THIS QUESTION OF COLOUR
written and produced for intertel by
directed by william brayne
This programme, filmed in London and Bradford, takes a look at Britain’s Asian and West Indian immigrants and their reasons for coming here.
AN INTERTEL PRODUCTION ◦ TIME SLOT 52 MINUTES
Global Television Services Ltd.,
3 Vere Street, London, W.1.
Phone: MAYfair 1167
Cables: Helpful, London
“This Question of Colour”, an Intertel documentary, looks at Britain and its coloured immigrants. The immigrants fall into two categories; the West Indians and the Asians.
The documentary shows their different reasons for coming to Britain, their way of life when they arrive, and the British attitude to them.
Filmed in London and Bradford, the documentary was written and produced by Michael Sklar. Intertel — the International Television Federation — is a project for international understanding through television. The members of it, besides Rediffusion and the National Educational Television and Radio Centre and the Westinghouse Broadcasting Company of America, are the Australian Broadcasting Commission and the Canadian Broadcasting Corporation.
Intertel, whose programmes are seen by viewers in all the members’ countries, recently won a Peabody Award — America’s premier television trophy — for its concept of international communications.
In an interview with Richard Pollock of the “TV Times” Michael Sklar, American producer of the programme, said:—
“I have an open mind about colour relations and I’m no dreamer, but I honestly believe that Britain may well be the first advanced nation in the world to solve the colour problem.
“By this I mean a situation where coloureds and whites are living side by side together, in a state of gracious living — and before long.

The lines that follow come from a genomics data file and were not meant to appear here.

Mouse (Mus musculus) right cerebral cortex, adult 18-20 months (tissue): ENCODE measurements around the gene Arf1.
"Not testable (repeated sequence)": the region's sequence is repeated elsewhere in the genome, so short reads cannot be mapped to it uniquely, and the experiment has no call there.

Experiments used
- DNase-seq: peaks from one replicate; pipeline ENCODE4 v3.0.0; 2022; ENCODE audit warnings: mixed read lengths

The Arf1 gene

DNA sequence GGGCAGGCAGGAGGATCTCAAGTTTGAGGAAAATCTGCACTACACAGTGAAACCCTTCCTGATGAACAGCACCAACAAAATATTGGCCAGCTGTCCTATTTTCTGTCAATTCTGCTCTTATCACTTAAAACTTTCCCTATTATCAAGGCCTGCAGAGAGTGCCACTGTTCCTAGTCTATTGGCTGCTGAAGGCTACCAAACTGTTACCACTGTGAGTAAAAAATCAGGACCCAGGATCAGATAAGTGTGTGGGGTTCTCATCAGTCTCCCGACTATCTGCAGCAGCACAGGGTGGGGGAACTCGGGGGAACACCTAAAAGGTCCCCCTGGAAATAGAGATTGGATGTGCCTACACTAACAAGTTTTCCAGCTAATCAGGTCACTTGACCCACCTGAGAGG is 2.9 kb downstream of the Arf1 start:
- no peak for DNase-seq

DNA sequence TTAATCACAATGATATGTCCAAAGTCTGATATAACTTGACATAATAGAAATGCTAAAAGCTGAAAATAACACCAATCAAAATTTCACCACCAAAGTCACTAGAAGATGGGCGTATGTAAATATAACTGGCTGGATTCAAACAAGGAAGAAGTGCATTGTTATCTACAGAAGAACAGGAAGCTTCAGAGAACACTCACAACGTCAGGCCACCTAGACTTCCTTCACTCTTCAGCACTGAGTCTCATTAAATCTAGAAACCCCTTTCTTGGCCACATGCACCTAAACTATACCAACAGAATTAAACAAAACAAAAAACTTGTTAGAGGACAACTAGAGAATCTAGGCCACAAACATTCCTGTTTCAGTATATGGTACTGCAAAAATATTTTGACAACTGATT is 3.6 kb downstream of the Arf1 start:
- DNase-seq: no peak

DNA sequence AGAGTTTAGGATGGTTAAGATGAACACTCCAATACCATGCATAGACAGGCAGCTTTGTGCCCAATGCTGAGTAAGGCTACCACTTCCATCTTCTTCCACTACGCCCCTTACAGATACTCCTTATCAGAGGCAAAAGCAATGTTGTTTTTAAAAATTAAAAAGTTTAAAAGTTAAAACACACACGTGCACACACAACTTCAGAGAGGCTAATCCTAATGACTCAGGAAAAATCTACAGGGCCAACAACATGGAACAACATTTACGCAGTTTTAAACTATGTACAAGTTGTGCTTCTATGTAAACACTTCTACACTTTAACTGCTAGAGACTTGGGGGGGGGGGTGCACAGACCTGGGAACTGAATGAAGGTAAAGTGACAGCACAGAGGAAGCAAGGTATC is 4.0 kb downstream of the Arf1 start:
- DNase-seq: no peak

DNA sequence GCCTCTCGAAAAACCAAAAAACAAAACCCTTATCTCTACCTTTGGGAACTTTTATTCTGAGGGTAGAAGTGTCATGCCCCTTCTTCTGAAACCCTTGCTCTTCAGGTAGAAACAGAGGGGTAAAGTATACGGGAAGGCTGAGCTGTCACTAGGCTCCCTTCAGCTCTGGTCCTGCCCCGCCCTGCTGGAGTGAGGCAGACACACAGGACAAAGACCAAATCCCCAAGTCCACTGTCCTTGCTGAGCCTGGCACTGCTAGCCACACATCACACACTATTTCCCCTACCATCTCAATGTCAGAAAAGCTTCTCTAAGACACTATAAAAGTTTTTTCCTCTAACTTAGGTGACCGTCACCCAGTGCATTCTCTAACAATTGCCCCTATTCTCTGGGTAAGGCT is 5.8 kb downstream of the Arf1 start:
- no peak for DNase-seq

“Why do I think this? Well, for example… I shall never forget what I saw that day, on a London Underground train.
“There was a young English mother with her young son. The boy, clearly, had a Pakistani father. The husband was not with her, but the two white men with her, I discovered, were her brothers.
“Believe me, I’ve never seen such love given out by two white men for a coloured child as I saw in that train. To me, it was a most touching experience.
“You’d never see such a thing in the United States — or indeed any country I’ve ever been in. There’d be a sense of shame, so that no one could do it”,
Of the other side of the picture, Mr. Sklar said:—
“Prejudice? Sure. Lots of it. But not a hard, blind thing about coloured people, as such. It’s all part of your natural insular feeling — against any stranger.”
Mr. Sklar ended: “Your colour problem is to me completely tied up with your housing problem — and to a lesser extent, with the schools. If no equal status is arrived at here — and, of course, in employment — then the rising coloured generation of West Indians, who regard themselves as British, will become embittered.
“But solve these problems, and I feel sure that the main problem will disappear. . .
“. . .Bradford was an eye-opener to me. It was very clear that coloureds and whites were, already, living there side by side in social harmony.”
(Quoted by courtesy of the “TV Times”)